The more I think about the subject the more questions surface, (eg were the air sea rescue planes protected by fighter escort / how far could the launches go out / how long would they search for etc etc etc).

    Could anyone point me to a book or resource which would help with this subject.

    Regards

    Pete
    Main areas of research:

    - CA Butler and the loss of Lancaster ME334 (http://rafww2butler.wordpress.com/ )
    - Aircrew Training (Basic / Trade / Operational / Continuation / Conversion)
    - The History of No. 35 Squadron (1916 - 1982) (https://35squadron.wordpress.com/)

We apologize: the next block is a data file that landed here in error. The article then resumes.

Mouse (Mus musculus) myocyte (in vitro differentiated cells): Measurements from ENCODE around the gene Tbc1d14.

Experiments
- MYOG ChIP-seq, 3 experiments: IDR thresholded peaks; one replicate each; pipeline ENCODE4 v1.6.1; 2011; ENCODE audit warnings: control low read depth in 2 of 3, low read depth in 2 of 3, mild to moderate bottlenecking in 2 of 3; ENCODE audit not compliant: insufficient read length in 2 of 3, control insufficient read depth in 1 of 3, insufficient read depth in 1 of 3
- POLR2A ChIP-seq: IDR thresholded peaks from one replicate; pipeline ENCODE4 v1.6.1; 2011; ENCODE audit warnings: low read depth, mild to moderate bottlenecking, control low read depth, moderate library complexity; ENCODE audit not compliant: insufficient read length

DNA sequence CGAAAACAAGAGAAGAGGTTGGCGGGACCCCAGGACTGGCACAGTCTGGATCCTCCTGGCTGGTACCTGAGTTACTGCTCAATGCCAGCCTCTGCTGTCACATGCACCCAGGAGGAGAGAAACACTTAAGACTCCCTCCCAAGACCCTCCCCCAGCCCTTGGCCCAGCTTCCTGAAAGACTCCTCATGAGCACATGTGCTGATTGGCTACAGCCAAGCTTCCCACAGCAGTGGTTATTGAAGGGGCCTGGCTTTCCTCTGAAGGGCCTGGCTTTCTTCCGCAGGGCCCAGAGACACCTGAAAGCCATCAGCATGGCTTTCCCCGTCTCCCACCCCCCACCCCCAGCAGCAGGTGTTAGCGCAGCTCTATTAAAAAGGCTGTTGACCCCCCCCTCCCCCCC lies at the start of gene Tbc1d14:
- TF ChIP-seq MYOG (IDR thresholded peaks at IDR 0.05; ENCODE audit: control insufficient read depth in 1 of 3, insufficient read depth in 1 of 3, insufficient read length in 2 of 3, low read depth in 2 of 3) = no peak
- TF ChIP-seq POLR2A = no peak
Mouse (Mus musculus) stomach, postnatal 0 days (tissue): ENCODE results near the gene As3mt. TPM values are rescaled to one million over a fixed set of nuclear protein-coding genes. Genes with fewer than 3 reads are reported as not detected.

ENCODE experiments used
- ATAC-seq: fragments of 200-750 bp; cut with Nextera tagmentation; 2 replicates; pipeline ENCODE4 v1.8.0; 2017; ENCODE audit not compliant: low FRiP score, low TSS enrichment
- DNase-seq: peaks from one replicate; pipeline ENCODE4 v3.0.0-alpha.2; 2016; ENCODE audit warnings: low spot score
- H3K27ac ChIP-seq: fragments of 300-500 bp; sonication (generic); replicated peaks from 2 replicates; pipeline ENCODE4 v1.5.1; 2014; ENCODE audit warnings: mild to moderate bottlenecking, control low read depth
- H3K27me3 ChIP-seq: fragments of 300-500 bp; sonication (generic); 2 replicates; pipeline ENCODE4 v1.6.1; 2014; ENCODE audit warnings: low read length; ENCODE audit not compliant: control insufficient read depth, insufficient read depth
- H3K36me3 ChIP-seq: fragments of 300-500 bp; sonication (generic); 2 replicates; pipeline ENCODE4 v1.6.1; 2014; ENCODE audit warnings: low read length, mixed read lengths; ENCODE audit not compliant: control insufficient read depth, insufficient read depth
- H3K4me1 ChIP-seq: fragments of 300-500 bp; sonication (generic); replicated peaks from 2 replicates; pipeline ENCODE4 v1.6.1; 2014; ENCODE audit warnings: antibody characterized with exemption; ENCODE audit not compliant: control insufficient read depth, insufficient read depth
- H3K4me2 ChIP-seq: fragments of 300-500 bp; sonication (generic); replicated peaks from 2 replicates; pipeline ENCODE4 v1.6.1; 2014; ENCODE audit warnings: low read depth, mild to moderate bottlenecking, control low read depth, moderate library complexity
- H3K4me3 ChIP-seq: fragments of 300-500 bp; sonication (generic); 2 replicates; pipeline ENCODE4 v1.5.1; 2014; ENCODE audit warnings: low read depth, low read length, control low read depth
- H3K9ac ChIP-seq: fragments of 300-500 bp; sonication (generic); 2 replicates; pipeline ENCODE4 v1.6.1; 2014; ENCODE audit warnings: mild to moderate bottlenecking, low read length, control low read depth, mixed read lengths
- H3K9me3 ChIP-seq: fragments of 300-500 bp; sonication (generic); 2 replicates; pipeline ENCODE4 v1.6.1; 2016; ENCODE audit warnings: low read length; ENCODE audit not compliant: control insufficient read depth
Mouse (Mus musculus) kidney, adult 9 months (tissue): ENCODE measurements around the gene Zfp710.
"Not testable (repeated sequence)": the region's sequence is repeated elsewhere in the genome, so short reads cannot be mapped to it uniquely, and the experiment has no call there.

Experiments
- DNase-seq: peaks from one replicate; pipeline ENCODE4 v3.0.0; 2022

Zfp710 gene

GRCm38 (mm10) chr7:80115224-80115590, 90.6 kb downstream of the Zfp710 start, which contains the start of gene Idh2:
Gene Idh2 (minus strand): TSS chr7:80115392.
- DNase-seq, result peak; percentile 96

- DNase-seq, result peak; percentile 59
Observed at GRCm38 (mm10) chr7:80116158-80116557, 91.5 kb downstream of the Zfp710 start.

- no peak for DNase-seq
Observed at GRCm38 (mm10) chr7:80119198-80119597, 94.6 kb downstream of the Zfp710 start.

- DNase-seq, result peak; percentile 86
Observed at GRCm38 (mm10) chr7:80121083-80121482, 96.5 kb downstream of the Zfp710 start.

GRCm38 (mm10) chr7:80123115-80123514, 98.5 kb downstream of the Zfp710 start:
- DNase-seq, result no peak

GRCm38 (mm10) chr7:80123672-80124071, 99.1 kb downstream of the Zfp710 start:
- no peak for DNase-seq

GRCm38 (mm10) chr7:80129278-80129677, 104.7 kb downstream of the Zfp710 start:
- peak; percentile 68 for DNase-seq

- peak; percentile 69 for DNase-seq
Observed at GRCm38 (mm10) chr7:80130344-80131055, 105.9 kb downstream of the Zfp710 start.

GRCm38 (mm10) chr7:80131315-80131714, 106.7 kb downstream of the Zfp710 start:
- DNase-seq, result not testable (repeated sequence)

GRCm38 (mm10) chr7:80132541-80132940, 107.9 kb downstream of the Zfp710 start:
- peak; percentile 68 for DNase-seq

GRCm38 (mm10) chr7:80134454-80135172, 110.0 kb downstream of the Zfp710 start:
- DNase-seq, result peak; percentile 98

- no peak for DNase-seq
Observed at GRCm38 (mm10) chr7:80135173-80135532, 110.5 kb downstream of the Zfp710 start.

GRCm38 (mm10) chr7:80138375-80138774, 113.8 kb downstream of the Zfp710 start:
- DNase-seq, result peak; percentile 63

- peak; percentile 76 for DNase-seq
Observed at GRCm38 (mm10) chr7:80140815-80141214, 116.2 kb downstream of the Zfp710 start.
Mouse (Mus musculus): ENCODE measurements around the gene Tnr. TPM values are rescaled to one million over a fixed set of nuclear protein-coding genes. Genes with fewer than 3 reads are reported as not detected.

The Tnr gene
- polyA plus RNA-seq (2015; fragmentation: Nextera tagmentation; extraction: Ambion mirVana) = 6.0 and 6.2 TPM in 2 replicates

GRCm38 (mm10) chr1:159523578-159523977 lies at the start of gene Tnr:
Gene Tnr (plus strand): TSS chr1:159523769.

[Always looking for copies of original documents / photographs etc relating to these subjects]

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    Default Area Combined H.Q.

    Hi Pete - the co-ordination was provided by Area Combined H.Q.s - which I think mapped on to the fighter Group boundaries. Resources included A.S.R. (a big organisation in itself, with high speed launches and air-droppable lifeboats), R.N., and R.A.F. including O.T.U.s. 5 Group News for Jan 44 has a Nav Quiz with the following question - 6. What is the recommended method of search to be used when engaged on dinghy search? [Answer - The creeping line ahead method of search is best under all conditions (see Appendix A to A.S.I. Ops 1/18).

    Some more excerpts from 5 Group News may breathe life into the subject:

    Aug 43 - AIR SEA RESCUE